Taxes are never fun, but they're especially daunting when you're an expat dealing with a foreign system. Whether you've been in the country for years or are just moving in, it's important to know the basics of the tax system.
Below we've outlined 5 key things you need to know about expat taxes in your new home country. So whether you're looking to get your finances in order or just trying to better understand the process, read on for helpful tips and information!
1. What Taxes Do Expats Need to Pay?
As an expat, there are certain taxes that you need to be aware of and pay. Here are the five most important ones:
- Income Tax: This is a tax that you need to pay on your income, no matter where it is earned. The amount you pay will depend on your tax residency status and how much money you make.
- Property Tax: If you own property, you will need to pay property tax. The amount you pay will depend on the value of your property and the type of property it is.
- Goods and Services Tax (GST): This is a tax on most goods and services in Singapore. The rate is 7%, and it is usually included in the price of the item.
- Employer's Central Provident Fund (CPF) Contributions: If you are employed in Singapore, your employer will need to contribute to your CPF account. The amount they contribute will depend on your salary and age.
- Employee's Central Provident Fund (CPF) Contributions: You will also need to contribute to your own CPF account, depending on your salary and age.
2. How Does Filing Taxes as an Expat Differ From Filing in Your Home Country?
As an expat, it's important to stay on top of your taxes and understand how they differ from filing in your home country. Here are 5 key things you need to know:
- You are still responsible for filing taxes in your home country, even if you are living abroad.
- You are allowed to claim a foreign income exemption, which reduces the amount of tax you have to pay on income earned outside of the U.S.
- You may be able to claim a foreign tax credit, which allows you to offset any taxes you have paid in your host country against the taxes you owe in the U.S.
- You may be able to file a joint return with your spouse, even if he or she is not a U.S. citizen or resident.
- The deadline for filing taxes as an expat is typically June 15th, but you can request an extension if necessary
3. How to Get Help With Filing Taxes as an Expat
If you're an expat and you're feeling overwhelmed by the prospect of filing taxes in a new country, don't worry! You're not alone and there is help available.
The first step is to find a good tax accountant who specializes in helping expats file taxes. They will be able to help you figure out what you need to do to file correctly and they can also offer advice on things like claiming tax reliefs and exemptions.
Another option is to use an online tax filing service. These services are designed specifically for expats and they can make the filing process much easier. They will guide you through every step of the process and they will also help you claim any available tax reliefs and exemptions.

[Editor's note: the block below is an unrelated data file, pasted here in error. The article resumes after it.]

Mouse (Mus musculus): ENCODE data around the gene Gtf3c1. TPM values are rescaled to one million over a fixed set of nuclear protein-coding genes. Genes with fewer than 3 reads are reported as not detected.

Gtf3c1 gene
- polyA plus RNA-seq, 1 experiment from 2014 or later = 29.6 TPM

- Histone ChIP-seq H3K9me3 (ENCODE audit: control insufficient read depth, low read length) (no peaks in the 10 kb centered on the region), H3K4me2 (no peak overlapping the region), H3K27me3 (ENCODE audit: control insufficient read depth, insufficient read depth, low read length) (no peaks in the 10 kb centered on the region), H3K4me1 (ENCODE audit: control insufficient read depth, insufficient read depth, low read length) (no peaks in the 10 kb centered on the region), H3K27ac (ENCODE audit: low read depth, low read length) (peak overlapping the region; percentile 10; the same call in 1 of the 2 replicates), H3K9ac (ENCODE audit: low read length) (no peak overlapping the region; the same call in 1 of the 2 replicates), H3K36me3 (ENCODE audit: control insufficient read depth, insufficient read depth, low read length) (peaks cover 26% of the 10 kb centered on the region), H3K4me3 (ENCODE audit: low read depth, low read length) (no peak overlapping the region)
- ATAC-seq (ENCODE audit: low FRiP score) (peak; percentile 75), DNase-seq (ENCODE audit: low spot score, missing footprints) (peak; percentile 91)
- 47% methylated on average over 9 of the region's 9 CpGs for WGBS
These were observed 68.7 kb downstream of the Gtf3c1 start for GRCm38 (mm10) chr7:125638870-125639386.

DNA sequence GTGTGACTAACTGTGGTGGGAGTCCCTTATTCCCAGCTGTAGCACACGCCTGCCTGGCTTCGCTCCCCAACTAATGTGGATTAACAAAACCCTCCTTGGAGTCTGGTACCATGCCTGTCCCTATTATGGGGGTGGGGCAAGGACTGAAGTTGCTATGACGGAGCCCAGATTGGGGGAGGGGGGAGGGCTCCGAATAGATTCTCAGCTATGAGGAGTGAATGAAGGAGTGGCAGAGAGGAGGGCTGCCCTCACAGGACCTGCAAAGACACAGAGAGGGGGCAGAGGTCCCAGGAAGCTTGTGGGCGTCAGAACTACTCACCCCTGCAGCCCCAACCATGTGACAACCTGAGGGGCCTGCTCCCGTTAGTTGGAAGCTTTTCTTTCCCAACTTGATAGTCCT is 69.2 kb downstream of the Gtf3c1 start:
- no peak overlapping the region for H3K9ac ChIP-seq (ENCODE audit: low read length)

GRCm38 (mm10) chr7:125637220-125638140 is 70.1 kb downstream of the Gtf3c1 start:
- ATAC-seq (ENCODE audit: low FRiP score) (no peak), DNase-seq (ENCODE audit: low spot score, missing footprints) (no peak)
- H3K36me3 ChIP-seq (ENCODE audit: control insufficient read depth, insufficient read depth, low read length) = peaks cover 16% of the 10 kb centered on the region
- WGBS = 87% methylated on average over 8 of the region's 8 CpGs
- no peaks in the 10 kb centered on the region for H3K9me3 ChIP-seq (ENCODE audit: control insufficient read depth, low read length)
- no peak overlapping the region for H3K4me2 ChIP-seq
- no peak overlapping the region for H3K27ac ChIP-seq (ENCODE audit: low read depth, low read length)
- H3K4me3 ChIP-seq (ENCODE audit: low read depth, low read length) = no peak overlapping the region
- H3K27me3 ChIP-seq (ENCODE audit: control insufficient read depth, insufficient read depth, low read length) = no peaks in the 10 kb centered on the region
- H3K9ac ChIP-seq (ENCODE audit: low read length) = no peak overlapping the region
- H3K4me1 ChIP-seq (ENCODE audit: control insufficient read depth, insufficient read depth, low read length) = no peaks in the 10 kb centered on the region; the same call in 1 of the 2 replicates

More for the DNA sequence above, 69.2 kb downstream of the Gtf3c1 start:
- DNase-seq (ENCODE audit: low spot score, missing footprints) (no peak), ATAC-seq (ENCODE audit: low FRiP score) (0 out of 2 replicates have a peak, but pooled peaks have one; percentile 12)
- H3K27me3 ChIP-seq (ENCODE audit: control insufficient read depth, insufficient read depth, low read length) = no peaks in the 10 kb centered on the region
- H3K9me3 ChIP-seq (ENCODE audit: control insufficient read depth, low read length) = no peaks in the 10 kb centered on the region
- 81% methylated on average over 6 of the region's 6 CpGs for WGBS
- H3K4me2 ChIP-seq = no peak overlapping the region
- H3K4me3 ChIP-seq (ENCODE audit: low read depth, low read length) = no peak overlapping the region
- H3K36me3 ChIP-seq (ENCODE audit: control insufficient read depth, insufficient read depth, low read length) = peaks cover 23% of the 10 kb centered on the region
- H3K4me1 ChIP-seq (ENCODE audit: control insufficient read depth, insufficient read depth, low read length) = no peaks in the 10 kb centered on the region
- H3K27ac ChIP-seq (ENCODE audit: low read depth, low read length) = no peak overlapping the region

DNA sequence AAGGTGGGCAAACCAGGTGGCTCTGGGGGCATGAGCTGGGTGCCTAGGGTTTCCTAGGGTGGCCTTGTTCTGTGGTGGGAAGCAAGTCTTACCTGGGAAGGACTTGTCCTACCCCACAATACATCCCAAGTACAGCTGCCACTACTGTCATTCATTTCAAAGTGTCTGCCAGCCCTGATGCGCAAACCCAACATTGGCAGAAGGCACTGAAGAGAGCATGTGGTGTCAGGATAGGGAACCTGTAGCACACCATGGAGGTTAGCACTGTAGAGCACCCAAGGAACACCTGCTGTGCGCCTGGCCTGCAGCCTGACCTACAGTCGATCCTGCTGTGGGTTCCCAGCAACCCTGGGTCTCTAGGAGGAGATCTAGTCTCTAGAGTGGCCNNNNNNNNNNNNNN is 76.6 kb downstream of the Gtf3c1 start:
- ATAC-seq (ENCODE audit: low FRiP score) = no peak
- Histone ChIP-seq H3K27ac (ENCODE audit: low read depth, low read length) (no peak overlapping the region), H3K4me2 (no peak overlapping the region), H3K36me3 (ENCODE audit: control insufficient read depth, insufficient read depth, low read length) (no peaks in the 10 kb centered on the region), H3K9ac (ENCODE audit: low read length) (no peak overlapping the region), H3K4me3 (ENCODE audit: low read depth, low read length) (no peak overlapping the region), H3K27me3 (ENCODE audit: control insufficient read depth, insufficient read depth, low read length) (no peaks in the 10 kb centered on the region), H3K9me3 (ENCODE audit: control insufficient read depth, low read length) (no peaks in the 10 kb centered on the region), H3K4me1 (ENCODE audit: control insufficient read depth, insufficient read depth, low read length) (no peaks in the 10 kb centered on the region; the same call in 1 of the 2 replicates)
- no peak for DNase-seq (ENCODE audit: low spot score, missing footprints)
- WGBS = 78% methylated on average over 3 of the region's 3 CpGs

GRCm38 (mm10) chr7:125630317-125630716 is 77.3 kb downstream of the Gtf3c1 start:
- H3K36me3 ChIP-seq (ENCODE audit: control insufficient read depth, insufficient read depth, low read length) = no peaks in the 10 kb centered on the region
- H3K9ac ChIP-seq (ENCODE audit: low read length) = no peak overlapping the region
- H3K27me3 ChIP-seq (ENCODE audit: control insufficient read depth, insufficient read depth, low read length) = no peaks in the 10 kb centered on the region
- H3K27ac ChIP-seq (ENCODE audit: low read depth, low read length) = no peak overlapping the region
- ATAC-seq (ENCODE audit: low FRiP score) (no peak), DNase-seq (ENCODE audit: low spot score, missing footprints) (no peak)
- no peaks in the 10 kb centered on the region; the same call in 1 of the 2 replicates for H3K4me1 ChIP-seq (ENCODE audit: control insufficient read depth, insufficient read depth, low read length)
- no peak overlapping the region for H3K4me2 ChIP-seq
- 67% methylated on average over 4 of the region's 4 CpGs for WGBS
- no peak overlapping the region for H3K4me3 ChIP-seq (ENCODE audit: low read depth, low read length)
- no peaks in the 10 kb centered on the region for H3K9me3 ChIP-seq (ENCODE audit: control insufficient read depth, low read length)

Whichever option you choose, don't be afraid to ask for help.
4. What Deductions Can Expats Claim?
Expats can claim certain deductions on their taxes, similar to those available to non-expats. If you own and use a car for your job, you may be able to deduct some of the costs. You can also claim moving expenses if you had to move to your current location for work.
If you have certain expenses related to earning income, such as work-related phone bills, you may also be able to deduct them. You may even be eligible for deductions related to studying or teaching English abroad. Additionally, expats will want to take note of any international tax treaty benefits that may apply in their case; these could result in tax savings as well.
Don't forget that expats who are claiming deductions must keep thorough records of all their expenses, receipts and other supporting documents, in case the tax authorities should ask for them.
5. Can Expats Qualify for Tax Exemptions or Credits?
The final thing to keep in mind when it comes to taxes for expats is the fact that there are likely exemptions or tax credits available. Depending on the country you are residing in, you may be able to take advantage of these tax breaks. For example, if you are employed by a foreign government or international organization, you may qualify for certain tax exemptions or credits.
It's a good idea to check with your country's local tax regulations to see if there are any relevant exemptions available that could help reduce your overall tax bill. It's always best to consider all your options before filing taxes as an expat since there may be other ways for you to save money on taxes due.
So there you have it — five essential things every expat needs to know about taxes. Additionally, you’ll want to keep up to date with tax deadlines for expats, as they can differ from standard filings.
Hopefully, this information has been helpful and has cleared up any questions you may have had. Remember, it's always best to consult a tax professional if you're uncertain about anything, so don't hesitate to reach out for assistance if needed.